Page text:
Travel industry trends: climate change

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Photo by Henrique Ferreira

This is the time of year when many of us are busy booking summer getaways and dreaming of new adventures under sunny blue skies.

What could be more appealing when the days are short and the rain is relentless.

According to the UN, tourism levels will finally bounce back to pre-pandemic levels this year.

But while on the surface things might seem to be returning to normal, there are some profound shifts taking place.

Successive years of record-breaking temperatures across Southern Europe, from “unprecedented” heat events in Portugal to wildfires in Greece, are taking their toll.

Tourists are increasingly realising climate change might mean a change in habits too.

According to a new report by the European Travel Commission, 14% of tourists now cite extreme weather events as their primary concern when making travel plans, a 7% increase since the previous survey in 2023.

The beneficiaries of this trend are likely to be destinations in cooler climes, such as the Nordics, though tourism capacity in this region is much lower.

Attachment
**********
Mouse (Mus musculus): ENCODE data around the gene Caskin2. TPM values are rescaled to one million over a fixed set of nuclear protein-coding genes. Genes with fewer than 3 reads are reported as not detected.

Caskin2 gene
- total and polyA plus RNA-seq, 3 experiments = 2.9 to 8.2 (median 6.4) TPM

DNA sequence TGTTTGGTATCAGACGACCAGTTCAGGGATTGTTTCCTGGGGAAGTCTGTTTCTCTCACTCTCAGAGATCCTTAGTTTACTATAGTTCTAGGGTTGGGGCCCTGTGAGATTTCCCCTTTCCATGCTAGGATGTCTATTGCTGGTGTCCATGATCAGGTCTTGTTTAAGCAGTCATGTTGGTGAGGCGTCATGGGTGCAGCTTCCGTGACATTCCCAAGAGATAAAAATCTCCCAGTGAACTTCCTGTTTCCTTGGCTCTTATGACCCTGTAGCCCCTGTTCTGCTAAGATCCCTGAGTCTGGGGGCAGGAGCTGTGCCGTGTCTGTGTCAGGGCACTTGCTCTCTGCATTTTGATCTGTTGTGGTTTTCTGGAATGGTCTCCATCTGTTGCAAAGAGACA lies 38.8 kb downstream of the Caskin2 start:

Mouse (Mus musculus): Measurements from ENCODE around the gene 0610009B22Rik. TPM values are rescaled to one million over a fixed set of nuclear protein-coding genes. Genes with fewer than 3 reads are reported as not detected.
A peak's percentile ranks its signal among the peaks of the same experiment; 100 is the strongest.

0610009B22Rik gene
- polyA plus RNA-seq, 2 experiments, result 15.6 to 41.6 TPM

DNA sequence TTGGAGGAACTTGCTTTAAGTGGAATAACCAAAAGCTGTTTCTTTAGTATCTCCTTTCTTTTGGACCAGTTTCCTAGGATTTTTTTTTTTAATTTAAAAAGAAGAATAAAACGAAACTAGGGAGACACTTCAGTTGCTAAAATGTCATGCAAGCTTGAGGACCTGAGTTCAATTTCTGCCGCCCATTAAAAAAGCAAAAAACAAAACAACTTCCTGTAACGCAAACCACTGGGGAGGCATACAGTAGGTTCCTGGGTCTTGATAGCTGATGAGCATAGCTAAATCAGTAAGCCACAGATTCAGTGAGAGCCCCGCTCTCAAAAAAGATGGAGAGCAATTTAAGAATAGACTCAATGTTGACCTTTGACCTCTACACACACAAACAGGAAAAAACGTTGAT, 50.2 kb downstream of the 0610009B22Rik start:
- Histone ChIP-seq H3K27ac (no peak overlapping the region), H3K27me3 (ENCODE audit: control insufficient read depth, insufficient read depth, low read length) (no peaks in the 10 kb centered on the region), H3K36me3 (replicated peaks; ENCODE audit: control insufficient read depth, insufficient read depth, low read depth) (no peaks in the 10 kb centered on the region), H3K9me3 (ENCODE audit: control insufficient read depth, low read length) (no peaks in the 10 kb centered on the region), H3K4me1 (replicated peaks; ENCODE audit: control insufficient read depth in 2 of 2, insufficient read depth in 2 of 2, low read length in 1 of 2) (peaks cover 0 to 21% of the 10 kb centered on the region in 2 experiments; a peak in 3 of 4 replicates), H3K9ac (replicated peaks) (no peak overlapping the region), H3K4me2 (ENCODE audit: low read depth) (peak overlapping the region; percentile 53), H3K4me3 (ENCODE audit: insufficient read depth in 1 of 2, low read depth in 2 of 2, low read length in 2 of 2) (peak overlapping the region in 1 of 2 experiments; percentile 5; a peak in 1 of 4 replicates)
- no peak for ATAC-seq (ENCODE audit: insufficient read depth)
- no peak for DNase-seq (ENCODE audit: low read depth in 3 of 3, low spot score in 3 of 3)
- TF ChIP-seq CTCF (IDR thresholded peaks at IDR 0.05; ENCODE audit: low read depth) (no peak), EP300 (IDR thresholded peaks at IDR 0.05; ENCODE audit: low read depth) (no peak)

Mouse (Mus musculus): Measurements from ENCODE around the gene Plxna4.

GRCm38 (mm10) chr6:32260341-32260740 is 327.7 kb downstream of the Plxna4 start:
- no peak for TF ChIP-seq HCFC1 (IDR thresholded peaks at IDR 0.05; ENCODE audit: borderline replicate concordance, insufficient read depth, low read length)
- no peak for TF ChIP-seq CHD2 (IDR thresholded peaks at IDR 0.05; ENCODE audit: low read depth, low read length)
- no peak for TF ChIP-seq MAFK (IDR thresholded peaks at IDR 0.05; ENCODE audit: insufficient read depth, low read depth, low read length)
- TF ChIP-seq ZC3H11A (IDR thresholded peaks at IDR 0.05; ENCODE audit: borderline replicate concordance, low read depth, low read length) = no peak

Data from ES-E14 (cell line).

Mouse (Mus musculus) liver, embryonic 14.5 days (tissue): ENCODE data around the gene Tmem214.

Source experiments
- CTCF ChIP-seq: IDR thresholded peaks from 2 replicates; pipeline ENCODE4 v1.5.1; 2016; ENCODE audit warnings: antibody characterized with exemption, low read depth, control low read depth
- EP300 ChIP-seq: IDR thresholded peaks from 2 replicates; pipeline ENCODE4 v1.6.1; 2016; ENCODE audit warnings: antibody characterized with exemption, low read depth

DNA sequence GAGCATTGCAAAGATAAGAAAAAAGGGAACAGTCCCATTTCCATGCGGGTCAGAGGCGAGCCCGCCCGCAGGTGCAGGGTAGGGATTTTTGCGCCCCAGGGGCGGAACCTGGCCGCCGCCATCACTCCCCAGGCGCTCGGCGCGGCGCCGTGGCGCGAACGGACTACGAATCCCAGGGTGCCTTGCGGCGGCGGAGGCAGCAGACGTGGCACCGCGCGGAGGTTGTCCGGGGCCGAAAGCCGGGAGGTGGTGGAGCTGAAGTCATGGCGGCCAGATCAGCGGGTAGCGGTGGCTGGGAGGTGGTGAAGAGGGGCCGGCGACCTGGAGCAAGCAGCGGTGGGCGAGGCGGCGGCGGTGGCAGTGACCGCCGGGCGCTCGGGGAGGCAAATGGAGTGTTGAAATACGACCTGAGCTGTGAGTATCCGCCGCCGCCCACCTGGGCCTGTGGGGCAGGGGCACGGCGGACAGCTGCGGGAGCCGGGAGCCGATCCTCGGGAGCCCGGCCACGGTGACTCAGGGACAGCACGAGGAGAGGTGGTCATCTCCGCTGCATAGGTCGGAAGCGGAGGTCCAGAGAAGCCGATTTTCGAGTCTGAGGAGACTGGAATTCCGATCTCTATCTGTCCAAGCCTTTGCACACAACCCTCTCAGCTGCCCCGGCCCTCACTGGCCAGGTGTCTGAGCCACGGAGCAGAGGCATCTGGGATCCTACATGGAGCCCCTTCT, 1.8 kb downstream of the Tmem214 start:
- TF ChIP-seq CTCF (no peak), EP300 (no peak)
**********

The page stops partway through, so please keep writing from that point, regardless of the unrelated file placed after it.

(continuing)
Italy offers nearly 1.1 million hotel rooms; Finland has fewer than 65,000.

“Everything has been geared for that desire to seek the sun,” Susanne Becken, a professor of sustainable tourism at Griffith University, in Australia, told the New York Times.

“Accordingly, we’ve built massive infrastructure in the likes of the Mediterranean and Mexico and so on.”

Travel operators including TUI are beginning to sell holidays to southern Mediterranean destinations throughout the year, though this does little to help parents with children in school.

Changing the time and destination of flights of course will do nothing to alleviate the underlying causes of climate change.

And while beach resorts might become unbearably hot in the summer months, ski resorts might have to close entirely as snow becomes scarce.

“Ski tourism is a niche issue in the face of climate change,” Dr Samuel Morin, research scientist at Météo-France and CNRS in Toulouse and Grenoble, told the Guardian.

“But from the point of view of the people who live in the mountains and make a living from the industry, it is very important to really understand to what extent climate change is threatening the activity, and to take into account the impact this activity has on the climate.”

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